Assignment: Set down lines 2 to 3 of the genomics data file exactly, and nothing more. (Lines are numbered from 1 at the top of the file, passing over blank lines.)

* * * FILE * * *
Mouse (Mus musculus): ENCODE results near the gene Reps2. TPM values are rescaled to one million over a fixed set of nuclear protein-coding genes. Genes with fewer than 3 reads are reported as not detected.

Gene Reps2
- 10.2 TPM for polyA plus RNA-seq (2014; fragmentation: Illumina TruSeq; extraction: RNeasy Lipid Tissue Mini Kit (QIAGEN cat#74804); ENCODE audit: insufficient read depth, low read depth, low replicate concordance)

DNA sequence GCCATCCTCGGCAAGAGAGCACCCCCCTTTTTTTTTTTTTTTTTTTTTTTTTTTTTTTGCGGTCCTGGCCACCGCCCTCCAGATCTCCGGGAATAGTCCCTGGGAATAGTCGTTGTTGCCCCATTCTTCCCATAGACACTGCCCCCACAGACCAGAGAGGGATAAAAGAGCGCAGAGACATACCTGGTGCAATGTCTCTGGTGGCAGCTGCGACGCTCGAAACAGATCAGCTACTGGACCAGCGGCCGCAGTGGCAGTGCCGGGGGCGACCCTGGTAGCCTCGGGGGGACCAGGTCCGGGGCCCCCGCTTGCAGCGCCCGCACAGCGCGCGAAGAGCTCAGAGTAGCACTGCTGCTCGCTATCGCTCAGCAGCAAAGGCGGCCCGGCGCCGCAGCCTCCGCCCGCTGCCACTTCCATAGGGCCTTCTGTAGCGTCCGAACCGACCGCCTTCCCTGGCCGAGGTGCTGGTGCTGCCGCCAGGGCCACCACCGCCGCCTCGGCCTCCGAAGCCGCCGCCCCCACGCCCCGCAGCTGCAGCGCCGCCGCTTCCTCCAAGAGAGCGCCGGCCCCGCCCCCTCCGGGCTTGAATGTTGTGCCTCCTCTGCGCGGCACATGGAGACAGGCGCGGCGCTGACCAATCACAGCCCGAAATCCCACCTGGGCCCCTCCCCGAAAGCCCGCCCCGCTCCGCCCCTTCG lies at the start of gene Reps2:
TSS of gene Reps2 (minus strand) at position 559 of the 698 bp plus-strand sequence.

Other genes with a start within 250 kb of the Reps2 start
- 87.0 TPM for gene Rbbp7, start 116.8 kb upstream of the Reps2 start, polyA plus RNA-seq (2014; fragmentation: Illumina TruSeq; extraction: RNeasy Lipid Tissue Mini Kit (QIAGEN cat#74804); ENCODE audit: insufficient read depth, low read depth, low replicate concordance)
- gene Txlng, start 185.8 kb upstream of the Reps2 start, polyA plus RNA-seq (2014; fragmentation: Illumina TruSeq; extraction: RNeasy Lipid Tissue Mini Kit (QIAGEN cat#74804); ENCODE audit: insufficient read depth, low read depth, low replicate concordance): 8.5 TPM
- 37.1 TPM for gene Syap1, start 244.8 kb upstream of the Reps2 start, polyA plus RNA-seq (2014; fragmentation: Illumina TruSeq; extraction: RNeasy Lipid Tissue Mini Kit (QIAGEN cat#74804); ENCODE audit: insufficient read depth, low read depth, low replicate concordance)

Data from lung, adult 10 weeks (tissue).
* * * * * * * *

Gene Reps2
- 10.2 TPM for polyA plus RNA-seq (2014; fragmentation: Illumina TruSeq; extraction: RNeasy Lipid Tissue Mini Kit (QIAGEN cat#74804); ENCODE audit: insufficient read depth, low read depth, low replicate concordance)